Strengthening Institutions to Legitimise Business Continuity in Weak Institutional Environments


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Strengthening Institutions to Legitimise Business Continuity in Weak Institutional Environments

Show simple item record Taarup-Esbensen, Jacob 2017-11-17T14:04:59Z 2017-11-17T14:04:59Z 2017-11-17
dc.description.abstract This paper investigates how weak institutional environments influence MNE decision making to be involved in creating public good facilities with the aim of reducing community risk, and to what extend these can be traced back to the MNE choose of a Head Quarter (HQ) or local embeddedness driven strategies. Institutions are important in relation to risk management as they reduce uncertainty about transactions costs. From norms, which guide the interaction and dealing between individuals, to societies legal systems where disputes can be settled by an objective court. However, in regions where formal institutions are either weak, by that unable to enforce its own rules, MNEs can encounter severe difficulties as they lack knowledge, especially about informal institutions, that determine ‘the rules of the game’ in the business environment. MNEs can apply two distinct generic risk management strategies in their dealings with local communities. One strategy is based on rules provide by the HQ, which focuses on providing guidelines in compliance with normative global institutions, while another strategy focuses on embedding the subsidiary in the local institutional environment. Both of these strategies aim at reducing or mitigating community risk by engaging in renovating institutions or by constructing them in local communities were the MNE is active. Three distinct categories of local institution building were investigated related to Education, Infrastructure as well as cultural or social institutions. The findings show that by prescribing to either an Embeddedness or HQ driven strategy the MNEs either gained or lost legitimacy with the local communities. Companies that gained legitimacy were following an Embeddedness strategy and that investments in institution building were made in close corporation with local community. Findings also show that local dependence on these intuitions grew stronger and community members became increasingly reliant on the benefits that came with these continuous investments. The alternative HQ driven strategy findings showed that these companies lost local legitimacy and thereby increased the community risk they were exposed to. These companies did not invest especially in institution building and the ones that did focus on more general types of activities such as sponsorships or scholarships that were targeting a much wider stakeholder audience. It was found that engagement in institution building, not only had a direct operational impact, as in the case of infrastructure (gaining access to quality road, electricity, etc.) and educational (access to qualified labour, research, etc.), but also served a purpose as part of a risk mitigation strategy towards NGOs and the media. By gaining legitimacy and dependence from local communities the MNE reduced the risk that the community would contact and engage with these outside and possible powerful stakeholders. Institution building hence serves a dual purpose, firstly, making communities reliant on the MNE by providing public good facilities in the absence or at best weak institutional environment. Secondly, serving as an effective risk mitigation tool that keeps aggressive actors from partnering with local communities against the company thereby presenting a risk to its continued operations. en_US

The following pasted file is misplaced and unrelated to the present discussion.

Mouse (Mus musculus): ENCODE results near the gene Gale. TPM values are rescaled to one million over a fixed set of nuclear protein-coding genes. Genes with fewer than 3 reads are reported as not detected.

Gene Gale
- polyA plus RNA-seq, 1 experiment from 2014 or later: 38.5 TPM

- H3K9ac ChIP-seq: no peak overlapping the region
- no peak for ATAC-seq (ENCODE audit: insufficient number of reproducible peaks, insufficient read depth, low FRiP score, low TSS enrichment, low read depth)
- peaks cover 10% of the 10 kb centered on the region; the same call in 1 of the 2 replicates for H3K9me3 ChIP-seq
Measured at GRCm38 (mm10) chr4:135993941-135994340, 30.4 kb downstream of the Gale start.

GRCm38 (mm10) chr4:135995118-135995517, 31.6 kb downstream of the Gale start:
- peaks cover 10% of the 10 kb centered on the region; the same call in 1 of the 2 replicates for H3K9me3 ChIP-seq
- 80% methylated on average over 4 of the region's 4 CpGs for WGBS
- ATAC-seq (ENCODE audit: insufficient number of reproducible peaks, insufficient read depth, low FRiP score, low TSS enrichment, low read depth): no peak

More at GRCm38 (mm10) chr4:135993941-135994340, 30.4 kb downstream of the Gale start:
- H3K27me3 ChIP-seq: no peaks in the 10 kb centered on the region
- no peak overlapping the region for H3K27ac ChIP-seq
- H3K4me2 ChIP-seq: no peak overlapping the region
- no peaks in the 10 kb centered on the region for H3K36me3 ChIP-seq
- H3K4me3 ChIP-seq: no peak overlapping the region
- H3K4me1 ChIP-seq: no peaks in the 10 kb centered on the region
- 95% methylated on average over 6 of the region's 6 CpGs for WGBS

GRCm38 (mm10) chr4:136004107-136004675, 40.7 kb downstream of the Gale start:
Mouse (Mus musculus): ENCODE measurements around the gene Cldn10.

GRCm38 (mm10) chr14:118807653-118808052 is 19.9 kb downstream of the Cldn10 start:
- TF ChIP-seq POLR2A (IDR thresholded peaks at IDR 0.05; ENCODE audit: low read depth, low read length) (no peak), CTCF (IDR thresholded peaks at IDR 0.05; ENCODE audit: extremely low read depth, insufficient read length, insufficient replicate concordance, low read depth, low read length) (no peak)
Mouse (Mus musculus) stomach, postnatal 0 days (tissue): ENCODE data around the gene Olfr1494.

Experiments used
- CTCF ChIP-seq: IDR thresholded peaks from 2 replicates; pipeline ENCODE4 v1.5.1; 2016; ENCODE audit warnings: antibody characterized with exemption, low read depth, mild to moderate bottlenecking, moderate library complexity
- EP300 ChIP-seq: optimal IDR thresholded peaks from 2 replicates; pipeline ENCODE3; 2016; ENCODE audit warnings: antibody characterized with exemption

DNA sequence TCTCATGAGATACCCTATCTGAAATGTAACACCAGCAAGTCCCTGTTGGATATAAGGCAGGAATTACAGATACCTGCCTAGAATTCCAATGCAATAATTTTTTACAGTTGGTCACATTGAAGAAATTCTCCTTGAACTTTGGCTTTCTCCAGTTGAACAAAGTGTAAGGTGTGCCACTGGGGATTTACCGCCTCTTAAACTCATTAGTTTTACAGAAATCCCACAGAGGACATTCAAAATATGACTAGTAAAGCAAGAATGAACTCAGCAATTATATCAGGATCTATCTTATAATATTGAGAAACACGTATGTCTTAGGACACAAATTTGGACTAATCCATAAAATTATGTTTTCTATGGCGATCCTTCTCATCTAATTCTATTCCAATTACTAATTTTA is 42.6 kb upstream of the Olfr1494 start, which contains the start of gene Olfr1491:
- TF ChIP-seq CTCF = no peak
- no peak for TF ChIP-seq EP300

dc.format.extent 19 en_US
dc.language eng en_US
dc.title Strengthening Institutions to Legitimise Business Continuity in Weak Institutional Environments en_US
dc.type cp en_US
dc.contributor.corporation Copenhagen Business School. CBS en_US
dc.contributor.department Department of Management, Society and Communication en_US
dc.contributor.departmentshort MSC en_US
dc.contributor.departmentuk Department of Management, Society and Communication en_US
dc.contributor.departmentukshort MSC en_US
dc.description.notes Paper presented at SAFIC conference 6.-7. April 2016 at Copenhagen Business School en_US Frederiksberg en_US
dc.publisher.year 2017 en_US

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